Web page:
Scientists interested in sexual wellbeing have started to examine the role of boring sex. As part of that effort, new research published in the Journal of Sex & Marital Therapy helps to identify several characteristics of sexual boredom.
“I believe this topic is widely discussed in the media but to have always been under the radar of psychological science,” said lead researcher Leonor de Oliveira (@prontoadespir), a sexual therapist and PhD student at Porto University.
“I find that many people looking for support for sexual desire problems are not necessarily dysfunctional and, instead, bored with sexual monotony. I believe this is especially true for women, who are more frequently diagnosed with sexual desire issues.”
In the study, 653 Portuguese-speaking adults completed a sociodemographic questionnaire and sexuality related measures as part of another research project. The participants asked to respond to the open-ended question “What is sexual boredom for you?” at the end of the survey. Most of the participants were either married or cohabiting (51.2%) or dating (24.4%).
After conducting an analysis of the responses, Oliveira and her colleagues found that several primary themes emerged.
Participants frequently linked sexual boredom to monotony, such as always remaining in the same sexual positions, decreases in sexual interest, and sex that was not pleasurable or satisfying. Sexual boredom was also associated with feeling that sex was a duty or obligation, a lack of emotional connection, and with not having enough sex.
“Sexual boredom has several shapes, but it is often linked to aspects of routine and to low levels of sexual desire, satisfaction, and pleasure,” Oliveira told PsyPost. “Although many people in our study described sexual boredom in the context of long-term sexual relationships, there are some individual and contextual aspects that may contribute to sexual boredom, including distraction and fatigue or, on the other hand, practice related aspects and aspects of relationships such as lack of passion/eroticism and other relationships issues.”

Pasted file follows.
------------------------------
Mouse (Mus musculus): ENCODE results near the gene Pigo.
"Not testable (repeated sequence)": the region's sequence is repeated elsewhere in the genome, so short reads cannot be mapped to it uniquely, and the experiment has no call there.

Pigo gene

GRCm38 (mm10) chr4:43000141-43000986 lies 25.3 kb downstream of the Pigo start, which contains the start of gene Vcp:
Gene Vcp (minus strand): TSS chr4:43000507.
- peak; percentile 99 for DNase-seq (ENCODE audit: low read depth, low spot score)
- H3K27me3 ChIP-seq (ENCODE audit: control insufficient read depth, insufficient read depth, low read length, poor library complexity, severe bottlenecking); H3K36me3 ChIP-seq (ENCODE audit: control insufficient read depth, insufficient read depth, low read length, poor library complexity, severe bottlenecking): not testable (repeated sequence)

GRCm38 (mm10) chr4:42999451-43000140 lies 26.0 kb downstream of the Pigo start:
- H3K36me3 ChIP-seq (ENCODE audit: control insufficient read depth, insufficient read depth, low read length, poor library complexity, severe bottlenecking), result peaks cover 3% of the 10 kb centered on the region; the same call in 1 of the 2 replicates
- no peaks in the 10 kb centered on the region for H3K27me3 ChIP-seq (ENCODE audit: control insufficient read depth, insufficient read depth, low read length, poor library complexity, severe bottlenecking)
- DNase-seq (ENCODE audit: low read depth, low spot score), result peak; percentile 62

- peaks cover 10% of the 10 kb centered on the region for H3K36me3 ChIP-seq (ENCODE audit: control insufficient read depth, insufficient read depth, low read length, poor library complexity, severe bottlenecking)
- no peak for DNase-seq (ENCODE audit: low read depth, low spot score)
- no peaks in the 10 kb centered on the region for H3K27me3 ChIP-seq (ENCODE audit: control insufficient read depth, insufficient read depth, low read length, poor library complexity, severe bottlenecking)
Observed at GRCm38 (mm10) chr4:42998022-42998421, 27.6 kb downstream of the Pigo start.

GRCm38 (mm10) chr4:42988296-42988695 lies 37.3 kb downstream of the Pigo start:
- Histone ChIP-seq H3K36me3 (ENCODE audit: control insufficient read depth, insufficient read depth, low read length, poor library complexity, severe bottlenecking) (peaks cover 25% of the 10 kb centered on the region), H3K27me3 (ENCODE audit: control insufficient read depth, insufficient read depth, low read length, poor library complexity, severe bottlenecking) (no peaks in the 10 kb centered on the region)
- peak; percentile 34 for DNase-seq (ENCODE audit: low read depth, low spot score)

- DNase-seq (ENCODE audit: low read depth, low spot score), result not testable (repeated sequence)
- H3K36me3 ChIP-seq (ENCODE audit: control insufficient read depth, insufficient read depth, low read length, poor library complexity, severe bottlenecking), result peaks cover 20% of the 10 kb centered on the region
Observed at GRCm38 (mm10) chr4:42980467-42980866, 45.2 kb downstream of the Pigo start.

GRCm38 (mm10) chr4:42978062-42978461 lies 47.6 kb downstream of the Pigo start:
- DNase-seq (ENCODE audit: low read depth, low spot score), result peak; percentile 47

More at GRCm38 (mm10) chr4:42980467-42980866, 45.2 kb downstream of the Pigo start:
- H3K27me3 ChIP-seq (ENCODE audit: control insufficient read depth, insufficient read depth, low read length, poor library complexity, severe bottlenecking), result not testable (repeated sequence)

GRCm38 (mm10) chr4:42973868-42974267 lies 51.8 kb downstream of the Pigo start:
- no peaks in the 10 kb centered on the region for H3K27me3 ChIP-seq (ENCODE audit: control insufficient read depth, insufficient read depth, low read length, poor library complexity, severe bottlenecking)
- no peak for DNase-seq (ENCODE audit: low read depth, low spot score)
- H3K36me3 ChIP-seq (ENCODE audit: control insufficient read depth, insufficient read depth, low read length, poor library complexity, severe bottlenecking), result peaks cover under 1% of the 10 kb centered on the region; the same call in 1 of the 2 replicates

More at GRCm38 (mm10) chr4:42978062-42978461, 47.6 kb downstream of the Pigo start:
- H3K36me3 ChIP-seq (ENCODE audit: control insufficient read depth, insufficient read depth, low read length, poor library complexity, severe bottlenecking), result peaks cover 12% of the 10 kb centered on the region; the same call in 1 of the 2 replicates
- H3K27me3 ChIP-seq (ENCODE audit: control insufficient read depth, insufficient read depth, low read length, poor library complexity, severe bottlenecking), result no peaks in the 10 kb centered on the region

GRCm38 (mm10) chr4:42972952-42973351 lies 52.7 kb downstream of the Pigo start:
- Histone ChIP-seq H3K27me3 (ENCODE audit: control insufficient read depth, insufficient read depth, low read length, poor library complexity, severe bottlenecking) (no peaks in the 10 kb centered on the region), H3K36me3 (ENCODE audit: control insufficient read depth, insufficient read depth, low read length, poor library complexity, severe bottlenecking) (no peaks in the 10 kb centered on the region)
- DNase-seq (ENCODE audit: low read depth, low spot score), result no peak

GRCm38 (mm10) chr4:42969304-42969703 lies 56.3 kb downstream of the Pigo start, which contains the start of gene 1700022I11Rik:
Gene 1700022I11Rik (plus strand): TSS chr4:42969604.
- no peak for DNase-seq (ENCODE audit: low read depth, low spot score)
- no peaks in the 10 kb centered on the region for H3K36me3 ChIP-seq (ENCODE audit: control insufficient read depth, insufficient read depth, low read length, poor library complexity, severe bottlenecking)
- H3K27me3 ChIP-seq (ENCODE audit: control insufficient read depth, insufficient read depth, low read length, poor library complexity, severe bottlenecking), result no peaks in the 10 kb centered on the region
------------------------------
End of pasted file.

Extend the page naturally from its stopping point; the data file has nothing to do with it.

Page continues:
But researchers still have much to learn about the causes and consequences of sexual boredom.
“We still need to learn how and if sexual boredom overlaps with sexual desire and to identify which individuals and/or specific circumstances make people more prone to sexual boredom. Hopefully, we will also be able to identify ways to cope with sexual boredom for those who struggle with this,” Oliveira explained.
“Sexual boredom is not inherently dysfunctional,” she added. “It is likely that many people, once they recognize they feel sexually bored, will put in place strategies to overcome this boredom, and potentially gain sexual satisfaction. Boredom may well be adaptive! According to our data, when someone perceives themselves as dealing with sexual boredom, they can choose to look for sexual novelty or, in case they are unable to do so, they may need to face the progressive waning of sexual desire.”
The study, “Perceptions of sexual boredom in a community sample“, was authored by Leonor de Oliveira,Joana Carvalho, and Pedro Nobre.